Today, I'm thinking about you. I'm thirty one years old, and I will never have a sibling. That time is gone, and being an Only is now a fact of my life. I know the things I've missed--shared holidays and one more person in my corner and a sort of best-friend-meets-family thing that I'm never going to have. I know the things I've gained--apart from material conveniences, a strange sure footedness around the world, the ability to amuse myself without external help, the love of solitude, a personality that makes friends easily. You could've gone either way, you could have been the person I couldn't bear to give up, you could have been the person I only spoke to once a year on your birthday, you could have been lovely, you could have been an asshole. I might have hated you and felt guilty about it, I might have loved you and loved loving you.

"Do you miss having a sibling?" is a question I get asked. Still get asked.

And the only honest answer is: "I don't know."


  1. You're on a roll, missy! Really thought provoking.

  2. OMG I really must have a second baby.

  3. I am an Only too and it's the same when people ask me if I miss having a sibling "I don't know, because I've never had one". I guess the lack of a sibling gave me so much more in terms of my parents complete attention, foreign vacations and having stuff that my other friends with siblings didn't have. Yes, there are times when I try to imagine how it would have been to have a sibling. I agree with you when you say you would have been the older one, that's how I feel too. I cannot for the life of me imagine having an older sibling. But yes, there are times I imagine what must it feel like to look at someone who shares the same DNA as you. But one the whole I love my own company and love my solitude and love that I don't need anyone else to amuse me. Thank you for sharing your experience, it's always nice to know that I'm not alone in how I feel as an Only :)

  4. Here goes my first blog post and my story

    I hope you like it.

    Bibaswan Padhy

  5. I am an only child too. Whenever someone asked me if it isn't too lonely being an only child, I always shrugged and said "No,not really,I like it this way". But secretly I have always wished for a sibling. Younger or older,male or female,it doesn't matter,it would have been enough that there was someone. I have always felt jealous when my friends talk about their brothers and sisters and fervently wished that one day, "by magic" a brother or sister would appear. As I grew older,that dream seemed more and more distant and materialized into 'nada' ;) When my friends complained about their siblings I always said out loud "See,I don't have to deal with that",but I always I wished I had someone to complain about. It is oddly gratifying to know that I am not the only one who feels that way.

  6. I remember the days I wanted a sister a so badly but god gave me brother, for years I was pissed at god for that simple mistake. But come to think of it I have a brother and I should have made the most of it. Then again I wanted a sister, I would have liked that, that doesn't change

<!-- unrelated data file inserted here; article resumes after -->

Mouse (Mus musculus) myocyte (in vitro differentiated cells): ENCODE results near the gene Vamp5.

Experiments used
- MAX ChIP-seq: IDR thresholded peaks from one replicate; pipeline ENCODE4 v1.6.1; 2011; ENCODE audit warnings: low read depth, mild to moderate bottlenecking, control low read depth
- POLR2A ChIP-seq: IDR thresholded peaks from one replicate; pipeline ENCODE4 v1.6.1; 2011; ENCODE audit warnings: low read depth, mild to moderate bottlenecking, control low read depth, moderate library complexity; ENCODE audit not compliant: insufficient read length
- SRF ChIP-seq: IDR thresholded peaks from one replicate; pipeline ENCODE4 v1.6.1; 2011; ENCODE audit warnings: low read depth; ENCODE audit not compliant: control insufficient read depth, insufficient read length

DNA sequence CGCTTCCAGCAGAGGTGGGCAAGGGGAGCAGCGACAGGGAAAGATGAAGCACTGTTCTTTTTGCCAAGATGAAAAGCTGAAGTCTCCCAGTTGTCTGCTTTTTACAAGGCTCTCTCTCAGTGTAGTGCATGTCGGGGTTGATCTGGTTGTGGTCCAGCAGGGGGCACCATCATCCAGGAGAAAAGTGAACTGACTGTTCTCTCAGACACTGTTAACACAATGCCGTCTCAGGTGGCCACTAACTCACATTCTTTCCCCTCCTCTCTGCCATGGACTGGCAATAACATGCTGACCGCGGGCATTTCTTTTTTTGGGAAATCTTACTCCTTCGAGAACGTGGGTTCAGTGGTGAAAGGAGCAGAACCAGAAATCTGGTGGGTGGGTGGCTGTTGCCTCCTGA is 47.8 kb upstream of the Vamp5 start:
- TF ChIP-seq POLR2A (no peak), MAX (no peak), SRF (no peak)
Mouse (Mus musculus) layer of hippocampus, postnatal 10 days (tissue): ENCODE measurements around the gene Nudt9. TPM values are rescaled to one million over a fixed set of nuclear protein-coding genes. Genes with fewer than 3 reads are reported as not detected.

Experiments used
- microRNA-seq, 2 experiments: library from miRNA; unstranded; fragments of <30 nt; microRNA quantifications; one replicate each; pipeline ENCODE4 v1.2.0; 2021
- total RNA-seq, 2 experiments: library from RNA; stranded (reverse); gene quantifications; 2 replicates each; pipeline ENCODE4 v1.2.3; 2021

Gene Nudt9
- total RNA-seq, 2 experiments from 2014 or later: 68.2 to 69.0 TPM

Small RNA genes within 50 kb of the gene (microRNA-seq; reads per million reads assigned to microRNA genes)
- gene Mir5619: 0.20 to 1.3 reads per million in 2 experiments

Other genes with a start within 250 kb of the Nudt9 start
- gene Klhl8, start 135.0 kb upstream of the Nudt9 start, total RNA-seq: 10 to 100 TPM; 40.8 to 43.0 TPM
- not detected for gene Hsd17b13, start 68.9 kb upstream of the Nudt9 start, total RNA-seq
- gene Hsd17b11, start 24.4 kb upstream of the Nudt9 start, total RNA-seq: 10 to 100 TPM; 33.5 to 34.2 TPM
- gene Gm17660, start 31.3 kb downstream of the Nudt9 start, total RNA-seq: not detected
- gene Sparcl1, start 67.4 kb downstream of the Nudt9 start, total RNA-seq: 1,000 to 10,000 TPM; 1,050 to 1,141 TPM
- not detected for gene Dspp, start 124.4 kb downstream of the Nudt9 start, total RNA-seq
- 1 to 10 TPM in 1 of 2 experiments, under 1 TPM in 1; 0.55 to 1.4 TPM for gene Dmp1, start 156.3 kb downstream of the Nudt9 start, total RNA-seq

7. Well I wish I didn't have a younger brother; ANYTHING but a younger brother.

  8. ^Well, that's a shame. I have a younger brother, and he means everything to me. I hope you can appreciate how lucky you are before it's too late.

  9. I can relate to this is many ways. There is still a (silly) part of me that imagines a half-sibling will appear some day, a surprise to us all. To me, the hardest part about being an only is not having someone to corroborate my childhood memories, my childhood perspective. It's one of the reasons I had two children. I tell them all the time how lucky they are to have each other. Thanks for writing this. - Kat / @BeingMama

  10. lovely post! and being an ONLY as well, I can empathize with it. I have always wanted an younger brother, but over the past decade I have made peace with myself that it would never happen. And the biggest beneficiary of it is my cousin kid brother who is pampered and showered with affection (and treats/gifts) by me...

  11. This is such a lovely post and I really liked your sensible answer of not knowing when asked if you missed having a sibling.
    Being the elder sister, it also brought back the sweet memory of my excitement when my mother was expecting for the second time and I got a little sister who turned into a best friend!

  12. It was really a good piece of writing. I felt like the column spoke behalf of all lone siblings. And, eM... your every piece of writing exhibits your courage and frankness. I envy you.

  13. Really
    I have one elder brother.
    But after his marriage , he changed so much(behavior)
    that sometimes it hurts me a lot
    Now HE think like he is really big in age,mind,maturity
    Although i m just 2 yr younger to him.

    His words hurts me a lot...i still love my bro
    but if he keep on doing this ....I think i need to forget that i have sibling
    and same concept should follow for my kids .. no siblings please!!!!